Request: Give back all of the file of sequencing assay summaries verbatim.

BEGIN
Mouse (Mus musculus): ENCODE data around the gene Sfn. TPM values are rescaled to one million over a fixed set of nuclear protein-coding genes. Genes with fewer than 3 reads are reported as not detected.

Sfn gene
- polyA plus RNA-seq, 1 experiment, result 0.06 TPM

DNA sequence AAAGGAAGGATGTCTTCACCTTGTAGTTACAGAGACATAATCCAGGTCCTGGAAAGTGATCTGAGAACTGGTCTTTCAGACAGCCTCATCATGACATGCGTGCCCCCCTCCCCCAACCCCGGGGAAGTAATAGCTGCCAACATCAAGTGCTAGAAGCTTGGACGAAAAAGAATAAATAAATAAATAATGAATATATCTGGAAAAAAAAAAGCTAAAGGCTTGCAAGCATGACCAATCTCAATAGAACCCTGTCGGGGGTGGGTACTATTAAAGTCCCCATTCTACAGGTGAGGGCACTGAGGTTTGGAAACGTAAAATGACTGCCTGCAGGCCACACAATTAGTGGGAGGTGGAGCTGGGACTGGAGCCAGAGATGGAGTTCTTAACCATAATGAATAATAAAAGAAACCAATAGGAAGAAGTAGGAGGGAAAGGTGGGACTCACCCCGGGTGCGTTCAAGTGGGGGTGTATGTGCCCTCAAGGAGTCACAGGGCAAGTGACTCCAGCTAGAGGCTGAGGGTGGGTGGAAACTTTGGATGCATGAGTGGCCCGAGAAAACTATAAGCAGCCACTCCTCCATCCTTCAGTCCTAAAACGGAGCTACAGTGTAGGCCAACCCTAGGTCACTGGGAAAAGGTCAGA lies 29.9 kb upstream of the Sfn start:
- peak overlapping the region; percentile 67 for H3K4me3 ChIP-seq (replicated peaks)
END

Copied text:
Mouse (Mus musculus): ENCODE data around the gene Sfn. TPM values are rescaled to one million over a fixed set of nuclear protein-coding genes. Genes with fewer than 3 reads are reported as not detected.

Sfn gene
- polyA plus RNA-seq, 1 experiment, result 0.06 TPM

DNA sequence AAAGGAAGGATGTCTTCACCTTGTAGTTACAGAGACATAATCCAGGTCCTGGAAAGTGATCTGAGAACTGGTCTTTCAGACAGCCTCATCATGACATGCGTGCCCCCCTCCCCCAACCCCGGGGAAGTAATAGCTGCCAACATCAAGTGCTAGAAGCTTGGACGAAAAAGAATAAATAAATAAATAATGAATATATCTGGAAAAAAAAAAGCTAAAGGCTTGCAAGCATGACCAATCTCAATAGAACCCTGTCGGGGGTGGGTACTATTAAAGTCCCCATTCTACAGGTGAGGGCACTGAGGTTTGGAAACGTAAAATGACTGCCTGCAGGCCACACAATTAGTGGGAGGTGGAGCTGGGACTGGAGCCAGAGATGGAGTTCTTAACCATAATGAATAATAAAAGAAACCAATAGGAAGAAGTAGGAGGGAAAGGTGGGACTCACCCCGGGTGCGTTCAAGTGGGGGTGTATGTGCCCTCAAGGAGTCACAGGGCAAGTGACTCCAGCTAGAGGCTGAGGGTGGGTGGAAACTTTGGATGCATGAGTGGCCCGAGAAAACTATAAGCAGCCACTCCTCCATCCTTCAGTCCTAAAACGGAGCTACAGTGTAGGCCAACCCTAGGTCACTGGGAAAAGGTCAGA lies 29.9 kb upstream of the Sfn start:
- peak overlapping the region; percentile 67 for H3K4me3 ChIP-seq (replicated peaks)